Ground Control II: Operation Exodus – Compatibility

Ground Control II Title Screen

Ground Control II Title Screen

System Requirements

Operating System: Windows 98/ME/2000/XP
Processor: 1.5GHz Pentium 4 or AMD Athlon
Memory: 256MB RAM
Video: 128MB AGP video card
Hard Drive: 1.5GB
Optical Drive: 24x CD-ROM
Windows 10

  • Installs – Yes
  • Runs – Yes
  • Uninstalls – Yes

Everything with Ground Control II appears to work flawlessly in Windows 10.

Ground Control II: Operation Exodus – Windows XP Game First Impressions

Ground Control II Title Screen

Ground Control II Title Screen

I must preface this article by stating that the majority of my current real-time strategy game knowledge comes from games that came out prior to the year 2000. Starcraft was a LAN party favorite, though we were known to crack out Warcraft II, Command & Conquer, Total Annihilation, and Age of Empires II. I briefly played Supreme Commander with friends when it came out. When the first Ground Control came out, I had a friend who continually badgered me to play it. He talked like it would change my paradigm with regard to strategy games. It’s possible it may have, had I played it. My friend and I were both in high school at the time with limited money. He wanted me to play his game and I wanted him to play Starcraft instead.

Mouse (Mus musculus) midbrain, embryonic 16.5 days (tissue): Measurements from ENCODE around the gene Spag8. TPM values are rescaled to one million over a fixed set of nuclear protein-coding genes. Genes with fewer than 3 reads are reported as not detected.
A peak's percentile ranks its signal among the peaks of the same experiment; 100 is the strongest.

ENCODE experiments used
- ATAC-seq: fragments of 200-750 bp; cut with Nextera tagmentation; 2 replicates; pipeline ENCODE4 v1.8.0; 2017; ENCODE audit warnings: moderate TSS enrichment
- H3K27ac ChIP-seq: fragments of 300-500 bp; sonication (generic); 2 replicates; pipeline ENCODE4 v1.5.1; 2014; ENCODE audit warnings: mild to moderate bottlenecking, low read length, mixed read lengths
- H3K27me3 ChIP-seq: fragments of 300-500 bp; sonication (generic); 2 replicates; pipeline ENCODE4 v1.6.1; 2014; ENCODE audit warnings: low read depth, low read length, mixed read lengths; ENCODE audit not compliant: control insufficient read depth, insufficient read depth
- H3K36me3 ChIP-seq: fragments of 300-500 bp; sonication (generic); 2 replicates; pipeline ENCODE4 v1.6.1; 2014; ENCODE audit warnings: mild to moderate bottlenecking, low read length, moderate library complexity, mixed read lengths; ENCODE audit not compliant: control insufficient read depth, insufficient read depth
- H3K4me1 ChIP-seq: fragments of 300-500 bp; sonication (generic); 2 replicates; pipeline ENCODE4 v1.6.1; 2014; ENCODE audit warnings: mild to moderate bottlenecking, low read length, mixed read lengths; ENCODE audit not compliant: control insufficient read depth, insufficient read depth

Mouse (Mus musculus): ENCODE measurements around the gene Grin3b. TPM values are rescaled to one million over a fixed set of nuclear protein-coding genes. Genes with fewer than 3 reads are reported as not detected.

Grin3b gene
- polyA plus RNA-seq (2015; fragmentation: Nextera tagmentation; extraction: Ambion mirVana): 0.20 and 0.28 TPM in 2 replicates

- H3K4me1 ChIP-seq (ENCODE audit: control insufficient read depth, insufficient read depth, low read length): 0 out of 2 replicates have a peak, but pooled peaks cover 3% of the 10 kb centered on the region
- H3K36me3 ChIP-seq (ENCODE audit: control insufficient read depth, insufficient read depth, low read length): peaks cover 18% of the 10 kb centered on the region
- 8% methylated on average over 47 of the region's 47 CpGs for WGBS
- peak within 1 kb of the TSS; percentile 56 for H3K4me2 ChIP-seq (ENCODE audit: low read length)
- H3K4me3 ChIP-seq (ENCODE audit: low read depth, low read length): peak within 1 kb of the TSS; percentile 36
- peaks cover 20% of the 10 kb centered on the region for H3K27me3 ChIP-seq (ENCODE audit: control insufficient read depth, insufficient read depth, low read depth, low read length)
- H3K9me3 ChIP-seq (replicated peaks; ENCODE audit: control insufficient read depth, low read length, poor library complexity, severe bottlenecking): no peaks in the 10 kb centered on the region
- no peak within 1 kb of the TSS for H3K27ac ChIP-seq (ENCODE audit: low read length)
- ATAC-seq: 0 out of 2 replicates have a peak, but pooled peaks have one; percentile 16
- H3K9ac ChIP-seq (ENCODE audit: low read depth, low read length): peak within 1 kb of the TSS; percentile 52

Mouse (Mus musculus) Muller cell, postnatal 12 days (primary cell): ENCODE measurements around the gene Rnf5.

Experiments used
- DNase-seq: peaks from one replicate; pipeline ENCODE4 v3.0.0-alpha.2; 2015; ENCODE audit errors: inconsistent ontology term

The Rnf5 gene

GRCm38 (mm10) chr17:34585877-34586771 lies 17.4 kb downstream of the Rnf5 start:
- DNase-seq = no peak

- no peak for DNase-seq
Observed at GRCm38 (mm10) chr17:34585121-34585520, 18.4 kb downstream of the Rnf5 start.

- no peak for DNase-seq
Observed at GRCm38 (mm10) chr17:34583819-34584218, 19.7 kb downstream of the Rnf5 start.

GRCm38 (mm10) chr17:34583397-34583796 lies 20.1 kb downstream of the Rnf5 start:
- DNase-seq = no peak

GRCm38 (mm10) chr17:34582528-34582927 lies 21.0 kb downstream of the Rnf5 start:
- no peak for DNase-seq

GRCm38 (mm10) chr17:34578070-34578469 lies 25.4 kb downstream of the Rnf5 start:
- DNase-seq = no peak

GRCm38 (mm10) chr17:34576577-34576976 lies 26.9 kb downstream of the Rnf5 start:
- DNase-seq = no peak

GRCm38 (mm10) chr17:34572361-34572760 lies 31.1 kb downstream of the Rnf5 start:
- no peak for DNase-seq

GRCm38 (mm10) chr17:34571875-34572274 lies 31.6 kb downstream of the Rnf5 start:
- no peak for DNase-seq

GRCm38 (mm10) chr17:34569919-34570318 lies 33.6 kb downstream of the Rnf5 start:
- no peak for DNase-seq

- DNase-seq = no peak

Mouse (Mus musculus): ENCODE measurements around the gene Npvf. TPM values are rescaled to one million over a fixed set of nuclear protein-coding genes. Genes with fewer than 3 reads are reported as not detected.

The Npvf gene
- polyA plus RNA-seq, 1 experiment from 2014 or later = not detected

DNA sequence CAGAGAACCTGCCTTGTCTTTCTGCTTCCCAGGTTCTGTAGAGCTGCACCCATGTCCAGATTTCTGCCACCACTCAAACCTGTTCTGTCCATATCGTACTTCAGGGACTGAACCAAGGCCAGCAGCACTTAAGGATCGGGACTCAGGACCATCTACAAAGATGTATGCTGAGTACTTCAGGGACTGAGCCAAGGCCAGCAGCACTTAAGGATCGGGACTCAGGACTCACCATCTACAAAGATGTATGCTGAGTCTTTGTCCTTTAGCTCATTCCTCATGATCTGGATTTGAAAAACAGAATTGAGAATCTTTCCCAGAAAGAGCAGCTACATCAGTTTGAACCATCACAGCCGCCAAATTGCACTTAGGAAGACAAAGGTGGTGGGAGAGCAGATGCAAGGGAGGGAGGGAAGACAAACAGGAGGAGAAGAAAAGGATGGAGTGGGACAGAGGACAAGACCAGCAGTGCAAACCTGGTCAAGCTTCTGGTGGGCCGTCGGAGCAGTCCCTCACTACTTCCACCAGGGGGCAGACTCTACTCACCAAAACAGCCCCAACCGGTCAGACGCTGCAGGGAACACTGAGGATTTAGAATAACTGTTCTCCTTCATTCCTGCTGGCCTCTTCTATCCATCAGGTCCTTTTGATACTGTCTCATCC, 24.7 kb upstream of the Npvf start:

Years later I purchased Ground Control II: Operation Exodus at a used bookstore. I’m not really sure what kept me from playing it until now. Perhaps life just got in the way. I know I picked it up and played it a couple of times but couldn’t really get into it for some reason. Seeing that it works in Windows 10, it’s time to give it another chance.

Ground Control II: Operation Exodus is a real-time strategy game developed by Massive Entertainment and released by Sierra in 2004. As I stated earlier, it is the sequel to Ground Control that was released in 2000. The thing I noticed at first glance when playing that makes this game unique is its emphasis on tactics and the elimination of base building.

Ground Control II Pro Tip

Ground Control II Pro Tip